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Latin in Medieval Britain$
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Richard Ashdowne and Carolinne White

Print publication date: 2017

Print ISBN-13: 9780197266083

Published to British Academy Scholarship Online: September 2017

DOI: 10.5871/bacad/9780197266083.001.0001

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The DMLBS and the OED: Medieval Latin and the Lexicography of English

The DMLBS and the OED: Medieval Latin and the Lexicography of English

(p.320) 14 The DMLBS and the OED: Medieval Latin and the Lexicography of English
Latin in Medieval Britain

Philip Durkin

Samantha Schad

British Academy

This chapter explores how the DMLBS enriches English lexicography, concentrating on the use of data from the DMLBS in the third edition of the Oxford English Dictionary. Data from the DMLBS has often provided a Latin etymon where the OED previously gave a starred form or derived a word directly from its constituent Latin or English elements. It also often provides evidence for Latin words which probably acted as intermediaries in borrowings ultimately from Greek or Arabic. Evidence from the DMLBS has enriched huge numbers of OED etymologies, allowing them to cite Latin forms supported by glosses and dates of first attestation in British sources. In many cases, it is uncertain whether the immediate donor or source was Latin or French; the circumstances of trilingual late medieval English society must be taken into account in assessing the data. It is often unclear whether vernacular words embedded in Latin documents show French or English words, and the printed editions of many of the everyday records in which such evidence occurs often leave uncertainty as to whether a Latin or an embedded vernacular item occurs in a particular location. Dictionary editors need to tread warily in using and interpreting such evidence.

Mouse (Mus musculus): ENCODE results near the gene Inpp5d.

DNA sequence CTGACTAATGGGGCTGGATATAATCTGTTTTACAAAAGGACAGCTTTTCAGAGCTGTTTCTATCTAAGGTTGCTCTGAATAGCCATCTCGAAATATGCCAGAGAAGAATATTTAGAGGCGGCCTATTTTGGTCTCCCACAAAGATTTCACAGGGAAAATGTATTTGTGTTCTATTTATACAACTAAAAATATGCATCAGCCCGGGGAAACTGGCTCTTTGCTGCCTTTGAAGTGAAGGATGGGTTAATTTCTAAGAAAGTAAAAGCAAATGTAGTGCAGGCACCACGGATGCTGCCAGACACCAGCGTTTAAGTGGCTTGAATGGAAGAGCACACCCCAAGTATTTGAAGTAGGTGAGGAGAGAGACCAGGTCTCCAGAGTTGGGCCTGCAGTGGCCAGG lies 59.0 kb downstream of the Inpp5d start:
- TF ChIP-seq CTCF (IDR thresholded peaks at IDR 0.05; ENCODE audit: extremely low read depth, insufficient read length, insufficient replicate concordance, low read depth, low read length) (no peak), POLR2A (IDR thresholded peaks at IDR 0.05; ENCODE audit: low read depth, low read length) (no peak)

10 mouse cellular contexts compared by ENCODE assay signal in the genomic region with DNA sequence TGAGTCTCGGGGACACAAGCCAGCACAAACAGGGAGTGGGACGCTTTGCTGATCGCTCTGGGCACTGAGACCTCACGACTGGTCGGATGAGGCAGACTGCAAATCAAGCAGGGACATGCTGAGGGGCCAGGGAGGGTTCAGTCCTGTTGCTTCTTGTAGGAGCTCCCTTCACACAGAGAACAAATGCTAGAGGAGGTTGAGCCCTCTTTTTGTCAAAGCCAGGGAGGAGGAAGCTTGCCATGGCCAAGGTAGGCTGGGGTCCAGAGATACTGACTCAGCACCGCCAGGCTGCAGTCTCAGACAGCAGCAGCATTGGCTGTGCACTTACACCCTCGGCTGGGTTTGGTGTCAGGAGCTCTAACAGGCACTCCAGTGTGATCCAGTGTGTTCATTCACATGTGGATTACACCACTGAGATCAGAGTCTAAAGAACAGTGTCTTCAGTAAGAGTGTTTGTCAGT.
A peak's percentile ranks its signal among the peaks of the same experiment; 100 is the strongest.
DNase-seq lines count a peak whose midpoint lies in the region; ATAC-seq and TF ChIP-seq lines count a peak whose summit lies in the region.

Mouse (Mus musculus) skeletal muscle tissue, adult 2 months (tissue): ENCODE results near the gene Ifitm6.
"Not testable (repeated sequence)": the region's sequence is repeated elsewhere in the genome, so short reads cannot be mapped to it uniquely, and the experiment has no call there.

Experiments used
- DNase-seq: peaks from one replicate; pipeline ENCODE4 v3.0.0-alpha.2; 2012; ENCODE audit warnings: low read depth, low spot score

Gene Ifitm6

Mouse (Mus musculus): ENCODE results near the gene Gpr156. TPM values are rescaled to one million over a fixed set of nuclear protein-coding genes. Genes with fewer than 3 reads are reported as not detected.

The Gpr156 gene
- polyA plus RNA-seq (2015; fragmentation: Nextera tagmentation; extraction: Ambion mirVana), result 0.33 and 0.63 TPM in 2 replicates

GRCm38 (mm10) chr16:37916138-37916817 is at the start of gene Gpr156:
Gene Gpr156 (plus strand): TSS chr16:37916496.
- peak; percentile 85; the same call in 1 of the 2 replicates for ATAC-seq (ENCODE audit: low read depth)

Keywords:   borrowing, English, etymology, lexicography, vernacular

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